Question I received today:

“Is God willing to prevent evil, but not able? Then he is not omnipotent. Is he able, but not willing? Then he is malevolent. Is he both able and willing? Then whence cometh evil? Is he neither able nor willing? Then why call him God?”

Good question. Many people have the same objection and it is very understandable. In fact, one of my favorite teachers, the late Ronald Nash, used to say that if anyone rejects God for anything other than the problem of evil, his rejection is without excuse. However, what the objection above fails to recognize is the other option, “God is able to stop evil but not willing because the evil brings about a greater good of some sort.”

This is very common and finds many parallels in real life, from discipline of children to weight training. If God is the ultimate author of life and in control of all things, you would suspect that evil is allowed for a greater good. In fact, biblical Christianity would affirm that trials, pains, and tragic situations are working together for good for those that love God (Rom. 8:28). Look only to the situation of Joseph and the evil in his life. Sold into slavery, jail from being wrongly accused, hated by his brothers, etc. His perspective is that which we are taught to live by as Christians: [Joseph to his brothers who hated him sold him into slavery] “As for you, you meant evil against me, but God meant it for good in order to bring about this present result, to preserve many people alive.” (Gen 50:20)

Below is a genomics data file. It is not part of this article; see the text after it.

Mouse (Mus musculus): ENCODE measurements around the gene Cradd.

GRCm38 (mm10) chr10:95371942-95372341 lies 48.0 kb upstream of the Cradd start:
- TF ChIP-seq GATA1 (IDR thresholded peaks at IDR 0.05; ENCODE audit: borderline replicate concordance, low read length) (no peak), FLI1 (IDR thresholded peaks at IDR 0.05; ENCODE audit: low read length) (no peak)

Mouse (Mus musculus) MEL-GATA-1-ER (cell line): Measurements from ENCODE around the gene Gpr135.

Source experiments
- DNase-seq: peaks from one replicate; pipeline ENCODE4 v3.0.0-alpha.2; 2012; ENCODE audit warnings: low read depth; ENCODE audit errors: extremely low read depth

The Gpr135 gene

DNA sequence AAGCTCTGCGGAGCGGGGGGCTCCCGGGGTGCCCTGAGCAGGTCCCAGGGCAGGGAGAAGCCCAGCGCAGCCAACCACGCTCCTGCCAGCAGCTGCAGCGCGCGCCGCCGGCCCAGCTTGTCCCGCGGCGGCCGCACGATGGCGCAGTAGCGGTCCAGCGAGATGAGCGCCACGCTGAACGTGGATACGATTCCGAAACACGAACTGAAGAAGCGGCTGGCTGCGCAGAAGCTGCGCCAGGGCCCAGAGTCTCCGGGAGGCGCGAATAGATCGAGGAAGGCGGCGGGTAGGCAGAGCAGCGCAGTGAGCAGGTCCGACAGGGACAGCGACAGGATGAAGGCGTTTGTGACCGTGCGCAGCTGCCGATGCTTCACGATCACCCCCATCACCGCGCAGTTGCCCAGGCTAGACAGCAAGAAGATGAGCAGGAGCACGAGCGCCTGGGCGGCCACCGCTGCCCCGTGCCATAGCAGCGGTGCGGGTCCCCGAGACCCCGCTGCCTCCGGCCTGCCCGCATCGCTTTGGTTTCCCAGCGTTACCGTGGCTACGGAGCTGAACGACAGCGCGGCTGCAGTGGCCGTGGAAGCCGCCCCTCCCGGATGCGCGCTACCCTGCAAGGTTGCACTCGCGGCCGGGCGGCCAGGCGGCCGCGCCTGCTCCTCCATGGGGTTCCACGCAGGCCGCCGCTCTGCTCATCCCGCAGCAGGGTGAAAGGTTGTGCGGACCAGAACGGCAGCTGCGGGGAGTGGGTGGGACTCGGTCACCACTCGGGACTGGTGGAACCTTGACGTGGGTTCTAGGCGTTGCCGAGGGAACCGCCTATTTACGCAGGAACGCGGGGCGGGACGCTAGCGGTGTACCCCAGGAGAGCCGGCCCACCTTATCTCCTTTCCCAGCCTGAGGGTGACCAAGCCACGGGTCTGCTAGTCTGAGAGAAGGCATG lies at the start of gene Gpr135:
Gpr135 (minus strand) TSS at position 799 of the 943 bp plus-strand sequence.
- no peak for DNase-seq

One thing that we cannot expect is to know why particular evils happen. Sometimes we will, but most of the time we won’t. We, as Christians, trust the Lord, leaving all things in his hands, truly believing he knows what he is doing even in the most difficult and, often, seemingly meaningless tragedies. One of our greatest temptations is to look at situations and evils and interpret them as evidence of God’s absence. Once we do this, we have conceded to the very antinomy of our faith—disbelief.

As I deal with the death of my sister and the disturbing debilitation of my mother, I am tempted to see meaninglessness. I am tempted to say “God cannot be involved.” I am tempted to place God on the stand and say “Until you give an account for this, I will no longer believe in or trust you.” But our faith does not entertain such tribunals. We are not simply those who believe in what Christ did: because of what he did, we trust in him for all things, even when we do not understand them.

Finally, we ground this belief in reality, not blind hope. We understand that if God created the world, acted in history, became incarnate, died on a cross and rose from the grave, then he is true to his word. This is why theology and the solidification of our beliefs is of vital importance. He is in control and he has a reason—a good and righteous reason—for the allowance of evil. We, like Job (who never understood why all the evil befell him) stand with our hands to our mouths (i.e., not accusing God) and trust the One who is more tender, just, and loving than we could ever imagine. We are convinced that the present evils are nothing to be compared to the glory that follows (Rom. 8:18).

I remind myself of this each day when I have to deal with my mother and her pain, the hardest situation that I have ever had to deal with.

I hope this understanding helps you, too.

C Michael Patton
C Michael Patton